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22 Responses to “Carey Mulligan: The ‘Oscars So Bro’ problem is dudes just don’t watch the movies”

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  1. Renee says:

    I saw the previews for Promising Young Woman in the movie I went to last week. It looks good and I really want to see it. It looks like a completely different role for Mulligan.

  2. Levans says:

    The trailer looks interesting, and Toxic playing in the background?! Sign me up to see it.

  3. WingKingdom says:

    Yes. Yes I will be seeing this movie. WOW

  4. tealily says:

    I don’t think it would be too much to require voters to watch all the films in whatever categories they choose to vote on. Anything less seems disingenuous.

  5. Scal says:

    I’m looking forward to seeing that movie. It looks like such a interesting premise.

    And yes-Oscar voters should have to see all the movies. Seems like white male rage is the only kind of high prestige movies that they pay attention to

  6. Case says:

    The trailer for Promising Young Woman was one of the most interesting and well-edited I’ve seen in a long time. I’m excited for it.

    And I agree, there should be some sort of process that makes voters prove they’re watching everything nominated. If they’re not up to the task of literally just watching movies (a dream to me!), they shouldn’t be in the Academy.

  7. Janiet says:

    Oh i can’t wait to this movie. I saw the trailer for it a couple of weeks ago and got very excited.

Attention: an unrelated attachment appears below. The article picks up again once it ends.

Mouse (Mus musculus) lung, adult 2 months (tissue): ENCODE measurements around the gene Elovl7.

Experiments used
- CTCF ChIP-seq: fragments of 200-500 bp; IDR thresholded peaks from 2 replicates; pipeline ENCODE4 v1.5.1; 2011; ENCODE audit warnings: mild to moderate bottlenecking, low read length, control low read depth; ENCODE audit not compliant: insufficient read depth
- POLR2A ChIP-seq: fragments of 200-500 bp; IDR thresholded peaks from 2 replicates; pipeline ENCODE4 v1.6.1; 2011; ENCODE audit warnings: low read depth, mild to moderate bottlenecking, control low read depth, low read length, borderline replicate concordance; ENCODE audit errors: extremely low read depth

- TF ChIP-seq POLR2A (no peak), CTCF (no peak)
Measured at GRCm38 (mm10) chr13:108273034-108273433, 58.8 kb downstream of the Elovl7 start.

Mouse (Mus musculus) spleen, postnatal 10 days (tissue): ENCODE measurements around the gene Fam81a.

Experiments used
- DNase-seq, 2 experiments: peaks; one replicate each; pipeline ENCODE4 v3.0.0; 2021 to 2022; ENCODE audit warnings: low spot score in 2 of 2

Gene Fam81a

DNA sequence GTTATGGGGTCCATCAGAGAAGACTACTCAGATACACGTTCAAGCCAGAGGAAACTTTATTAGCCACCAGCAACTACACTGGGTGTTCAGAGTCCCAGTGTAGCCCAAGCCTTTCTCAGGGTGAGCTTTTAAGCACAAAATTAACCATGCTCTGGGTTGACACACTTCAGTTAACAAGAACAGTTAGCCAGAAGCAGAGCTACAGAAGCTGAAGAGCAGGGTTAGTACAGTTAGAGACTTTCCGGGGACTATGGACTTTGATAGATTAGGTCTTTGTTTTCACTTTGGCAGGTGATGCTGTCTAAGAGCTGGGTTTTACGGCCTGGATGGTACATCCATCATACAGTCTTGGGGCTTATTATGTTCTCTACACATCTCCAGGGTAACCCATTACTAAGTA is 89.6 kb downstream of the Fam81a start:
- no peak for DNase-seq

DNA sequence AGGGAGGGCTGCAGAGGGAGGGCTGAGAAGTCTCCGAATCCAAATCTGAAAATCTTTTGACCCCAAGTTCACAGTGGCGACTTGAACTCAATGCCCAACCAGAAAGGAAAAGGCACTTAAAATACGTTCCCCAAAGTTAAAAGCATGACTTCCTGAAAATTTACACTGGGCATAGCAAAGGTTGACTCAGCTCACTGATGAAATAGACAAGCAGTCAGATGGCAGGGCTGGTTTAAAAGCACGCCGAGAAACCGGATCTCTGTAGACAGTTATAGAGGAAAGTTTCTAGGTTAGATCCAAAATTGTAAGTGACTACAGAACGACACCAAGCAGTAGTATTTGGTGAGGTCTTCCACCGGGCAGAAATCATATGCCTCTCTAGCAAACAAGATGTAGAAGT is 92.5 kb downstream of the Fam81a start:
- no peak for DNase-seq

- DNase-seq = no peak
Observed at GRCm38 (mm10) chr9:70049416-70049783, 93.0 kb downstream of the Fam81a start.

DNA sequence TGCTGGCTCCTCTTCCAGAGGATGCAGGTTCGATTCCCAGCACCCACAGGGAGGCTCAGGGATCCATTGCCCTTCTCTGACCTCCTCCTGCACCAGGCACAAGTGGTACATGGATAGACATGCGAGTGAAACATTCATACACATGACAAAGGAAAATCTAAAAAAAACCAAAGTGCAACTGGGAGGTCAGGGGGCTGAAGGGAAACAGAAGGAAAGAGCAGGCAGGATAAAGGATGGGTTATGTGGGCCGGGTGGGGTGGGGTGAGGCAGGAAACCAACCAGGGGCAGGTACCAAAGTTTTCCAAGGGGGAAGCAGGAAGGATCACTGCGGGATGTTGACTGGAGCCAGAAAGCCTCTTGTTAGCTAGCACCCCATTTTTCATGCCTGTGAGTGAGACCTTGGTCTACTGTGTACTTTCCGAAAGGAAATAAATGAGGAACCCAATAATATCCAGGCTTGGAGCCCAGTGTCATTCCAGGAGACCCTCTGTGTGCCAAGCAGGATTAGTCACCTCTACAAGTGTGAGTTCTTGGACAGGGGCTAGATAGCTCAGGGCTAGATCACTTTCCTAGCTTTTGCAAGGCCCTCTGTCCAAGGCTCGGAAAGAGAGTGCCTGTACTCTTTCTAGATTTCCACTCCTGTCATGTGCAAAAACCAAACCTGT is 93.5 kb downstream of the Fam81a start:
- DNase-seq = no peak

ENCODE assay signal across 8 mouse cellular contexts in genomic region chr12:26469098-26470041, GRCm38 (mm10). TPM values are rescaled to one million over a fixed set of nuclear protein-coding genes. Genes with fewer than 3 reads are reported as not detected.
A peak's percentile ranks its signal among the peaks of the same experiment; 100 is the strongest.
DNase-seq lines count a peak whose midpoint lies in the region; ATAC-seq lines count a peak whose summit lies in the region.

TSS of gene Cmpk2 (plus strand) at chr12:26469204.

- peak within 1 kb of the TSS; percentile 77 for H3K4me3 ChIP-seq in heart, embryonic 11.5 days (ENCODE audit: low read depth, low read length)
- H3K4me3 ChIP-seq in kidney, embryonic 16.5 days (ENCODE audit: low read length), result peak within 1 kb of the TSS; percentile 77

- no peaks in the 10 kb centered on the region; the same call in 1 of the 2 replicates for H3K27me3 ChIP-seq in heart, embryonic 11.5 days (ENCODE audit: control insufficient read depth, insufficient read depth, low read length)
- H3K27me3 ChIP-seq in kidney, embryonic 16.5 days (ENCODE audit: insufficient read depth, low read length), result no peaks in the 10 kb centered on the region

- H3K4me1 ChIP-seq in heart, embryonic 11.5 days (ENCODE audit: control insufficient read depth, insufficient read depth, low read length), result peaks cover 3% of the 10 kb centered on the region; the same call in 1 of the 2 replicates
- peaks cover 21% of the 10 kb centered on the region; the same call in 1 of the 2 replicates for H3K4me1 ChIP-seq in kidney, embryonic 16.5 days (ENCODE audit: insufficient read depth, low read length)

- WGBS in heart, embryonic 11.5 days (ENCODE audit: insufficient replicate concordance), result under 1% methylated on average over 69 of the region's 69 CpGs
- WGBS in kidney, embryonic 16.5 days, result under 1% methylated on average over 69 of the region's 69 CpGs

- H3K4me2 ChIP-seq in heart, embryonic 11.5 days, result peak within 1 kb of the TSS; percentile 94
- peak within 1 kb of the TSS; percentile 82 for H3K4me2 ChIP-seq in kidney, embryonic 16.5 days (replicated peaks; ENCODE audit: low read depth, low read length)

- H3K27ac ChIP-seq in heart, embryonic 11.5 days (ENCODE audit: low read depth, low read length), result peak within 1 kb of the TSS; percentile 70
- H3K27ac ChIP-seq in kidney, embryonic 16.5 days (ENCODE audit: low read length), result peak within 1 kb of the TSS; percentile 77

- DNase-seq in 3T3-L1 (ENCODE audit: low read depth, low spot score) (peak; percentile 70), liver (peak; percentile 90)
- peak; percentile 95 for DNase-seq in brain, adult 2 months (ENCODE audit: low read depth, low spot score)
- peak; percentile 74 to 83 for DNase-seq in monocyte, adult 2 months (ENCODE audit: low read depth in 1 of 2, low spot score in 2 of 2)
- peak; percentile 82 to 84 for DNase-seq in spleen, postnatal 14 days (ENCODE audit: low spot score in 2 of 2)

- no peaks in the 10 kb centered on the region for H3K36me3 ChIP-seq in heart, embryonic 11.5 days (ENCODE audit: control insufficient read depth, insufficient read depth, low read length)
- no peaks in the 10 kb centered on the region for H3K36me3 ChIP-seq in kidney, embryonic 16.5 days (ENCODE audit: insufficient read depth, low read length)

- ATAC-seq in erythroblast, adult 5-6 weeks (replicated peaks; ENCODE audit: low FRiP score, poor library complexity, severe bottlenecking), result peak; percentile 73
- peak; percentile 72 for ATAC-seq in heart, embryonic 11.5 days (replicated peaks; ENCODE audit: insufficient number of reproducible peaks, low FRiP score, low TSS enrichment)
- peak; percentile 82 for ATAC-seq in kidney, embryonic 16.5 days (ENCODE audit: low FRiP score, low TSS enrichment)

8. Bookworm1858 says:

    Super excited for Promising Young Woman!

    Also, I would totally watch all 100 screeners I was sent if I was so lucky to get to see them! I made a point of seeing all 10 Golden Globe Best Picture nominees and I also saw the Oscar BP nominees (significant overlap with GG). Of course, I have no reason to be invited into the Academy but if an ordinary person who works two jobs a week can get out to theaters to watch 30-40 films a year (plus what I watch at home), I don’t see how hard it would be to watch when the films are delivered to you!

  9. mev says:

    Before getting too excited about this film, there are some tweets from someone who’s seen this film at a festival and the ending is…not good. Shame as the trailer looks so amazing!

    • StormsMama says:

      There are “some tweets” from “someone” and the ending is “not good”
      Ummm ok yeah thanks
      I’m still “too excited” but appreciate the super constructive and earnest criticism 🤣

      • mev says:

        Rather than spoil the ending for those that want to see it, I figured that I’d give enough info that those who wanted to know about any possible red flags could find out for themselves. Considering that it’s a film about sexual assault, yeah I do think that some people would appreciate a heads up about a potentially fucked up ending.